Founded by the Chalukyas of Kalyani in the 10th century, then known as Vijaypura (city of victory), Bijapur has cradled several dynasties over a long period. From the Bahmani Sultanate to Adil Shahis , from the Mughal ruler, Aurangazeb ; Nizam of Hyderabad, Marathas of Peshwa, Tipu Sultan to pre-independance British East India company, Bijapur has a long tale to tell. However, of all the dynasties, it is the Adil Shahi dynasty (1489-1686), the lineage comprising of Yusuf Adil Shah, Ismail Adil Shah, Ibrahim Adil Shah I , Ali Adil Shah I , Ibrahim Adil Shah II , Mohammad Adil Shah, Ali Adil Shah II and Sikandar Adil Shah that left an indelible mark on the city . Its rulers created some masterpieces of architecture which have Indian and foreign visitors flocking to them till this day.

We started the day with Ibrahim Rouza - the mausoleum and mosque built by Ibrahim Adil Shah II that lies in the western outskirts of the city. A beautiful monument, with green and well maintained lawns around it, an ornamental gateway with 4 minarets leads you to a mosque (right) and tomb (left) on a common plinth. The mausoleum has Quranic inscriptions on its windows and houses the graves of Ibrahim Adil Shah II and his family (comprising of his mother, wife , daughter and 2 sons).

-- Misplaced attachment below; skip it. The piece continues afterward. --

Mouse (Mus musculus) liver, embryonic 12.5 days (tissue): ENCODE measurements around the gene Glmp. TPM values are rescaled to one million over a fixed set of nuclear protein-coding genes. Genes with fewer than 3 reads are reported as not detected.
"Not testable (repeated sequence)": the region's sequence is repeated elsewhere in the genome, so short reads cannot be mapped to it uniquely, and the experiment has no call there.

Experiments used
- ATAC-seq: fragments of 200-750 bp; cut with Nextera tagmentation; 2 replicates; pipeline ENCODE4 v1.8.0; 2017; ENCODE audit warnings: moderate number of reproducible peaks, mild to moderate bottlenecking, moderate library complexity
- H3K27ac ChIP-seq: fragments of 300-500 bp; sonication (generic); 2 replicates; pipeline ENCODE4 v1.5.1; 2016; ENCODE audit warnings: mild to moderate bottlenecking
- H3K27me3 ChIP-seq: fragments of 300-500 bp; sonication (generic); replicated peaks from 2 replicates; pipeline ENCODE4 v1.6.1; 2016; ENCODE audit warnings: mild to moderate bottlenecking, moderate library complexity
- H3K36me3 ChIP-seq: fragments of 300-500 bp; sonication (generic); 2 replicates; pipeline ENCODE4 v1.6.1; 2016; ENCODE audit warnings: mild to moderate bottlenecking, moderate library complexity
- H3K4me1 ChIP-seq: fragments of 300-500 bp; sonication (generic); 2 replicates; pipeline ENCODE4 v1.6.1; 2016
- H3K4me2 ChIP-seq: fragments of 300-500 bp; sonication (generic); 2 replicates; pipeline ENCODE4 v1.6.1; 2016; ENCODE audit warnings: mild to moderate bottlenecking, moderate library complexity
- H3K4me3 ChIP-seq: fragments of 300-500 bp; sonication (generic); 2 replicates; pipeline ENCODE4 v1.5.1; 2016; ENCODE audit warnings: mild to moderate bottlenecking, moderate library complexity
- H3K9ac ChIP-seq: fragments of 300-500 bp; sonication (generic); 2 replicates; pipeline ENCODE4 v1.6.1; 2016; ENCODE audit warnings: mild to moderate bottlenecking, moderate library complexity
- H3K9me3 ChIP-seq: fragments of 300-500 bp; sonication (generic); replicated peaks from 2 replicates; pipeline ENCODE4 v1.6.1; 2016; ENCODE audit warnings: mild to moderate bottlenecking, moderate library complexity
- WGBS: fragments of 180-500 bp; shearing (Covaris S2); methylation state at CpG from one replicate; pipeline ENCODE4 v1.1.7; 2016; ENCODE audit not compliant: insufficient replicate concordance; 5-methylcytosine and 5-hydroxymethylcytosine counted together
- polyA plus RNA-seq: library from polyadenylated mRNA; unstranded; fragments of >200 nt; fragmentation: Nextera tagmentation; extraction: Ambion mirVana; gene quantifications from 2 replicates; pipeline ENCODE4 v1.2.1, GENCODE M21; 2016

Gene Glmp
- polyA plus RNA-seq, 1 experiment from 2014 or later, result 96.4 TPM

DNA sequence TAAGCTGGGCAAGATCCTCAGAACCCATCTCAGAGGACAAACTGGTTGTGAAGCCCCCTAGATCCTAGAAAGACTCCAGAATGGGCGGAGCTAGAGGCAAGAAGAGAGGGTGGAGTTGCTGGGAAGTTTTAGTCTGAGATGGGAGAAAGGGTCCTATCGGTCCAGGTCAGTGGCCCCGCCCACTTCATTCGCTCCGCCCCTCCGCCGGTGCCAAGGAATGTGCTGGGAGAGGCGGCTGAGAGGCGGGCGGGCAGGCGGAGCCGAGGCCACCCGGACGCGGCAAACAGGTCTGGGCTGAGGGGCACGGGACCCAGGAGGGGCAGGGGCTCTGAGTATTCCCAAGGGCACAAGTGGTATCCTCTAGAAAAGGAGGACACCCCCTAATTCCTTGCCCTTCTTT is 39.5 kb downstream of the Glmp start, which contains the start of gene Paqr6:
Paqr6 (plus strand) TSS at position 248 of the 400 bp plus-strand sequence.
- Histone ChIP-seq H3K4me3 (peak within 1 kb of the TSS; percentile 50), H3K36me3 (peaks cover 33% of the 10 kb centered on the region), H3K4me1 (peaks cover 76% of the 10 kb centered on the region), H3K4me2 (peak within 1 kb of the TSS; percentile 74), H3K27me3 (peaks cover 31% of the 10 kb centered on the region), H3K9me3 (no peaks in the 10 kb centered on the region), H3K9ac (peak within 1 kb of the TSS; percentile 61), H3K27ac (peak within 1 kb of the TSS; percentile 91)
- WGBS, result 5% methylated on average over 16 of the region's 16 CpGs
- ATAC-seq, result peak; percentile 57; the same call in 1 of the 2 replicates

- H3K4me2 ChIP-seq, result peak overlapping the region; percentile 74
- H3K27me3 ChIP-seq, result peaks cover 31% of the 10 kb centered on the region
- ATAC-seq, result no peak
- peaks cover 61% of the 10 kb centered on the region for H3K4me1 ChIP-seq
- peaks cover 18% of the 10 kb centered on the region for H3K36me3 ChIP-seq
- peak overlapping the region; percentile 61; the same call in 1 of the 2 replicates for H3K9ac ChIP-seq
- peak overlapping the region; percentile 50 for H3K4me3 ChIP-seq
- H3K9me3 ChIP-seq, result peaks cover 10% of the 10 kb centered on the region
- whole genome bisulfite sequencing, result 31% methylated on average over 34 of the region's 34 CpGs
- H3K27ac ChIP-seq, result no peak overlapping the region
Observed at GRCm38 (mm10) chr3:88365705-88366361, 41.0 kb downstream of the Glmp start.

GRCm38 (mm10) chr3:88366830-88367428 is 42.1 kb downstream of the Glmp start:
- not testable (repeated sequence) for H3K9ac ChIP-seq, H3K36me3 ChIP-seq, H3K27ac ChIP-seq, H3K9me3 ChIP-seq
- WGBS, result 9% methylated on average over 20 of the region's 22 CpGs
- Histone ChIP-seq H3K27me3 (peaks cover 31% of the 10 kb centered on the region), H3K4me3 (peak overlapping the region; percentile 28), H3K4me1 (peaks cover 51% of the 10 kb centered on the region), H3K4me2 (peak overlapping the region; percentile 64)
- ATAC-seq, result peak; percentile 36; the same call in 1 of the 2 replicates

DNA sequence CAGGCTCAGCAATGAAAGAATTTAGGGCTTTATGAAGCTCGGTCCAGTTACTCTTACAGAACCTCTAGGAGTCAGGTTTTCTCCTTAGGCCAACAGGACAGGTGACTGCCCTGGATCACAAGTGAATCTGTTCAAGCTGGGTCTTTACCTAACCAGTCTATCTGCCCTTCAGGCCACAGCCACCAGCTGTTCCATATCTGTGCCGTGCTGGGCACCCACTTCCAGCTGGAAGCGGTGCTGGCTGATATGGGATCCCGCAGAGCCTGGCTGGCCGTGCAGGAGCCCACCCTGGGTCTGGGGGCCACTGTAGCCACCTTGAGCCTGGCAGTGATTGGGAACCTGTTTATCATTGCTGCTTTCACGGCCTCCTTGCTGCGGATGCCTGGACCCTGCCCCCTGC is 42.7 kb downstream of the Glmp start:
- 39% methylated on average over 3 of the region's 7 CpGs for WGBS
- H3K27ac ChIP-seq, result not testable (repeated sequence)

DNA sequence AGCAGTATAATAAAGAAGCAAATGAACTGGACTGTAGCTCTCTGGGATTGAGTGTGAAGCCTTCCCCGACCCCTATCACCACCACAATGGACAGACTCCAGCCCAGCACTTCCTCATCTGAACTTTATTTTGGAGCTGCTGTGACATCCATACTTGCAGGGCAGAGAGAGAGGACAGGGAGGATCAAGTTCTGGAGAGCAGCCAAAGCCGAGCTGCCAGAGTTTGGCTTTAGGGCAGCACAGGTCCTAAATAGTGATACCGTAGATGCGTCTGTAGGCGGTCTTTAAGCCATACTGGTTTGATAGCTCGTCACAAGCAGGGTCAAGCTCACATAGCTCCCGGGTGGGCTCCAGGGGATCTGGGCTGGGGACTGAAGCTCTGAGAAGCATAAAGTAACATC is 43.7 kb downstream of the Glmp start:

From here, we proceeded to Malik-e-Maidan, one of the largest mediveal cannons weighing 55 tons, its mouth crafted like a lion devouring an elephant. This cannon stood on an elevated platform called Sherza Burj. Upli Burj, also known as Hyder Burj, a watchtower , is a stone's throw away from Malik e Maidan. Atop the Hyder Burj, one can get a bird's eye view of the city - the massive Gol Gumbaz tomb, Jod Gumbaz, Ibrahim Rauza, Bara Taang Masjid, it is just tombs around you in every direction.

We visited the Taj Bawadi , a tank built by Ibrahim Adil Shah II in fond memory of his wife, Taj Sultana. A big arch flanked by two octagonal towers welcomed us to the tank, its water put to use for washing/bathing by the localites and for maintaining lawns of nearby Gagan Mahal. Very close to Taj Bawadi is Jod Gumbaz , the twin tombs complex, currently a dargah. Barah Kamaan , the incomplete mausoleum of Ali Adil Shah II featured next in our list. Though incomplete, this monument has a unique element of elegance with majestic arches all over on a raised, square platform. We then visited Gagan Mahal, the royal palace built by Ali Adil Shah I.What remains of this today is a big hall, its facade marked by a magnificent central arch flanked by two small arches on either side.

After a short snack and some rest, we resumed sight seeing. We took a quick look at Asar Mahal (currently, a dargah) with a huge, square tank and some fortification in ruins nearby; Mehtar Mahal, the house of royal servants with a very ornamental gateway and highly bracketted and intricate balcony before we reached Jumma Masjid.
Jumma Masjid looked lovely with a big, onion dome and a huge central lawn in front of a big, prayer hall. The golden altar looked brillaint in the centre of the hall with quranic verses etched all over it. The floor of the prayer hall has stones laid by Aurangazeb, on a single tile per worshipper basis.